4. A Free Soul (1931, Metro, 93 minutes, dir.: Clarence Brown, starring Norma Shearer, co-starring Lionel Barrymore, Clark Gable, Leslie Howard): Drama about a young woman between three men, two of them being potential love interests and one being her father who taught her to be "A Free Soul" - but who won't get along with her being in love with a gangster (Clark Gable). Interesting story, but spoiled by some absolutely silly goofs (such as a man not being killed by machine gun fire although sitting just behind a thin wooden wall) and many pathetic talking, static camerawork and exaggerated mannerisms by Shearer (sometimes) and Barrymore (ALWAYS - his performance is the worst overacting I've ever seen, making Robert De Niro a master of understatement). Three stars.
5. The Divorcee (1930, Metro, 82 minutes, dir.: Robert Z. Leonard, starring Norma Shearer): It's quite better than "A Free Soul"! Shearer has, in some scenes, her mannerisms, obviously imported from the silent era, but she is touching and courageous in most scenes - and so is the script which even advocates sexual equality in adultery!!! Men, and particularly Shearer's husband, are shown as infantile machos, and Shearer clearly points it out, for which we may love her. The last ten minutes, however, are pure cliché, and the audio commentary is absolutely right in stating that the film is very well written and deserved its Oscar nomination for best script - but not because of the last scenes. Nevertheless, I'd give a four star rating."
Nicholas A. Ziinojr | ridge, new york United States | 03/13/2009
(5 out of 5 stars)
"This is Volume Two of TCM's popular series,and it's even better than the first one.The films vary in quality."Female","Three On A Match",and
"Night Nurse" are typical low-budget WArner Bros.programmers of the
early Thirties-well-made,fast-moving fun."The Divorcee" and "A Free Soul",
on the other hand,are big-budget,full-scale MGM star vehicles-strong scripts,excellent performances,fine direction.Norma Shearer was never better(she won the Oscar for "Divorcee"),Lionel Barrymore was at his peak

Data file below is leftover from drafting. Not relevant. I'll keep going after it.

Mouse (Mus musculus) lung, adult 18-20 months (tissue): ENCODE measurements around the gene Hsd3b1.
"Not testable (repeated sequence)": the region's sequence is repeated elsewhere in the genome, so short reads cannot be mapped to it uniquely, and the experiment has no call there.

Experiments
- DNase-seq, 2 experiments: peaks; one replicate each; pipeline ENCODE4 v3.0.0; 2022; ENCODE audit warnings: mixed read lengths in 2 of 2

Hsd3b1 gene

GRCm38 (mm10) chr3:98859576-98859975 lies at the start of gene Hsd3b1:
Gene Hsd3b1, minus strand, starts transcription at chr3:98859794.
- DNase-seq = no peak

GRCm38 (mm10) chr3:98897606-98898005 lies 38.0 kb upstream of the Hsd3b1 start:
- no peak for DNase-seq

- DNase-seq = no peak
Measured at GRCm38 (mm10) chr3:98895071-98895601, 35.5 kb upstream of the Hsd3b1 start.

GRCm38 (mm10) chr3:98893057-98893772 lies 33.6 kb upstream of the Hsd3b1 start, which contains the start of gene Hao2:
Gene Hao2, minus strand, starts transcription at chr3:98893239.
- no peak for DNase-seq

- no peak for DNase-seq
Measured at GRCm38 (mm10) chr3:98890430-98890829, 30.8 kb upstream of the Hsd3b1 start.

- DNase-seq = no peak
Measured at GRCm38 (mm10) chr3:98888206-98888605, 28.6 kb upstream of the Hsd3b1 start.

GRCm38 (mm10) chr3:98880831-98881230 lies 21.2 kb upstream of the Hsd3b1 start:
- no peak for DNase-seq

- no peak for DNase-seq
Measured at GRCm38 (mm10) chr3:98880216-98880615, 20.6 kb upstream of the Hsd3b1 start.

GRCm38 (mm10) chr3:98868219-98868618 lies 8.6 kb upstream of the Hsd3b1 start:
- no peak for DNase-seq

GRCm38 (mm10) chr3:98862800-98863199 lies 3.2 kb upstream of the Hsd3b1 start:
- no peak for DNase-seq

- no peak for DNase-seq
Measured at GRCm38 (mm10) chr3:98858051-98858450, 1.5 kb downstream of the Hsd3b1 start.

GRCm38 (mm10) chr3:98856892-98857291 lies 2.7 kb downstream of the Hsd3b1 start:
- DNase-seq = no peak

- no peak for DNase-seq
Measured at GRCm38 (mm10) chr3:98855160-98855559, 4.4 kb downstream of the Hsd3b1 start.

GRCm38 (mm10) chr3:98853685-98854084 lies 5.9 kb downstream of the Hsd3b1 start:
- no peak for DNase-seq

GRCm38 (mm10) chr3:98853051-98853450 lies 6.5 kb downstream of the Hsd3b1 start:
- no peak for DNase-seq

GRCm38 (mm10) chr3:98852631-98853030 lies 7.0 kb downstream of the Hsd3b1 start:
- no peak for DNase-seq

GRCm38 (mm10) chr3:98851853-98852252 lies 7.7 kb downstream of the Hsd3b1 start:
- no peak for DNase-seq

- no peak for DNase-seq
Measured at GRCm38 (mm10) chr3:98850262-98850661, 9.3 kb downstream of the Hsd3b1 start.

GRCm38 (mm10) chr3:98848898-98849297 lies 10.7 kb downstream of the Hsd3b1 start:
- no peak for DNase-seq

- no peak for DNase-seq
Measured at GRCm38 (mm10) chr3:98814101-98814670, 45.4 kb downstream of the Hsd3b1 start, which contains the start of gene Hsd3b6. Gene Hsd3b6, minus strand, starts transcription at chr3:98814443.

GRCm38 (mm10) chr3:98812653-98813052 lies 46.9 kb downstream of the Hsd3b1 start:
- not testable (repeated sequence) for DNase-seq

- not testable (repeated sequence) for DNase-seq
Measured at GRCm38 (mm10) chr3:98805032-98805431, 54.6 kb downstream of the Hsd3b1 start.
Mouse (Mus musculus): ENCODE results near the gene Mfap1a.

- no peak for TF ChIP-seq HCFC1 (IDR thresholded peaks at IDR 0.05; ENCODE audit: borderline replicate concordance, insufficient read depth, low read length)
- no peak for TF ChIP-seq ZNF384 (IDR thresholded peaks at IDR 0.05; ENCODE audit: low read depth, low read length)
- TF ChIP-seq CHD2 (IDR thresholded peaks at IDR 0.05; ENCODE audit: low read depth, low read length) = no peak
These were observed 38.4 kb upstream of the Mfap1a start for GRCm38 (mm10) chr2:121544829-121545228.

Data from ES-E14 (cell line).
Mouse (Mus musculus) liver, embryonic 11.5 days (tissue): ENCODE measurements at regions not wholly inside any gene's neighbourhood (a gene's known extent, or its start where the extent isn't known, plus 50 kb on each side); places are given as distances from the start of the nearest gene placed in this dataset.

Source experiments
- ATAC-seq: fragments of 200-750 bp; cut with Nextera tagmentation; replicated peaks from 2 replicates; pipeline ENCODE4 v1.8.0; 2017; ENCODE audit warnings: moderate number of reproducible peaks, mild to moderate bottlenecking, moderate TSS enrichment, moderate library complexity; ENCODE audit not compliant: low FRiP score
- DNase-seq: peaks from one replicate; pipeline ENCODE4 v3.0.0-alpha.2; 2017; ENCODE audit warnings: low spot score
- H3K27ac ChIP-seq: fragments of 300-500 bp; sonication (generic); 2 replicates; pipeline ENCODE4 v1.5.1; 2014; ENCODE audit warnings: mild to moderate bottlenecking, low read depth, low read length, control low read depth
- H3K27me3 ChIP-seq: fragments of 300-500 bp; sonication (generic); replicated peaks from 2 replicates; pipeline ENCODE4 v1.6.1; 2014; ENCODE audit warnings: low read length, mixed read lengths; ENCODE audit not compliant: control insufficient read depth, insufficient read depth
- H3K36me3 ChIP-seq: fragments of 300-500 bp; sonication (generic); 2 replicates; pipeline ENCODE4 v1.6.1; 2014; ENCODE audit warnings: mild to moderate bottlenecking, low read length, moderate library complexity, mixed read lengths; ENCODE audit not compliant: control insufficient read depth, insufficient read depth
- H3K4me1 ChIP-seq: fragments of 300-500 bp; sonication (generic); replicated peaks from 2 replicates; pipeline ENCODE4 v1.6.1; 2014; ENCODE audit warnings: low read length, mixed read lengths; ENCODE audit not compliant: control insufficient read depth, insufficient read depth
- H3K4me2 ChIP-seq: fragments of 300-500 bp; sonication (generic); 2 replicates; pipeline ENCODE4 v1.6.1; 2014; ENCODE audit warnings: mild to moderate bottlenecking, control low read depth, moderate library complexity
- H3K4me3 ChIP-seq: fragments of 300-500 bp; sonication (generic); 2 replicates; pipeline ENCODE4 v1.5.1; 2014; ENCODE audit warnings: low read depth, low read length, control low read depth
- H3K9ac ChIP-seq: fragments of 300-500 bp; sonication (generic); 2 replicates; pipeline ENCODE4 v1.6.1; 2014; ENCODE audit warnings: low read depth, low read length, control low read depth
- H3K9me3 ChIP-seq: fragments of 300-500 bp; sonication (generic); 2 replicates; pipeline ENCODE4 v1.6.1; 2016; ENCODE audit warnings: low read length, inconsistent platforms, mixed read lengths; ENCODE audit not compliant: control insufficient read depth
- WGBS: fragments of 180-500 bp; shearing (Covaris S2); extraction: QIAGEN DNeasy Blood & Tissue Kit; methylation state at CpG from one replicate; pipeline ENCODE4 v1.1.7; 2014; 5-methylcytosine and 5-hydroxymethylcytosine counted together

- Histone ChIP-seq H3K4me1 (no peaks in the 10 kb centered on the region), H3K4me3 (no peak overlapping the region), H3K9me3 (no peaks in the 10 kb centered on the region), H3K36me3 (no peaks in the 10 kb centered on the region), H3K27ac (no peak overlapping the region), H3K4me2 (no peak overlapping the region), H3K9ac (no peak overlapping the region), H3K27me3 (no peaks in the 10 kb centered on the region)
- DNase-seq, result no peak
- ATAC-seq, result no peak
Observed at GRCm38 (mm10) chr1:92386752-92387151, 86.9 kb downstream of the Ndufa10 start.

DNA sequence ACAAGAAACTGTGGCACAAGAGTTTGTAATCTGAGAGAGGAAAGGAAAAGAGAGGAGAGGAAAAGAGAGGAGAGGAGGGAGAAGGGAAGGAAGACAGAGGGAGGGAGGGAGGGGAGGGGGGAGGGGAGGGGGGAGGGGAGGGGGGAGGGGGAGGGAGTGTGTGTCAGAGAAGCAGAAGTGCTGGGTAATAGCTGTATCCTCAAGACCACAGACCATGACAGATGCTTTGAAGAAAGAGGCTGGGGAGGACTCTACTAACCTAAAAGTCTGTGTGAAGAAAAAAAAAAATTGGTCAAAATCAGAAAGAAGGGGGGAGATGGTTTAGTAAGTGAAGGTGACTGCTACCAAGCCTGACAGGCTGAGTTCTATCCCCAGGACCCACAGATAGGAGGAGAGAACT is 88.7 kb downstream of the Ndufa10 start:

(he won an Oscar for "Soul"),and Gable gives a star-making performance.
This is good classic fun!Forbidden Hollywood Collection, Volume Three (Other Men's Women / The Purchase Price / Frisco Jenny / Midnight Mary / Heroes for Sale / Wild Boys of the Road)TCM Archives - Forbidden Hollywood Collection, Vol. 1 (Waterloo Bridge  / Baby Face / Red-Headed Woman)"
More TCM uncenored gems
Stephen61 | Tasmania, Australia | 01/30/2009
(5 out of 5 stars)
"Five more diverse pictures from a unique period in American film, when the advent of sound, and economic gloom blew away the opulence of the silent screen and left the studios no option but to turn out films with plots full of sex, sin, adultery, often from the female viewpoint.
The installation of sound cameras made the films less cinematic, but stronger in pace and plot.
The Divorcee, with Norma Shearer is a good example of exploring different roles, and displaying society with the flaws that did and still do exist in human relationships.
The moralists, usually Catholics, of the time would have hated such aberrations of the norm, and after they took hold when the economy recovered, art as daring as this took a nosedive, as the limits put on freedom of expression took hold.
Unfortunatley these self-appointed guardians are still out there.
The fact that this collection of gems are not rated reveals how purile their rantings were, and still are today.
Oh and Ted Turner should be knighted for restoring a small but vital slice of great art, in an era lovers of American cinema should be proud of.
Looking forward to the next lot.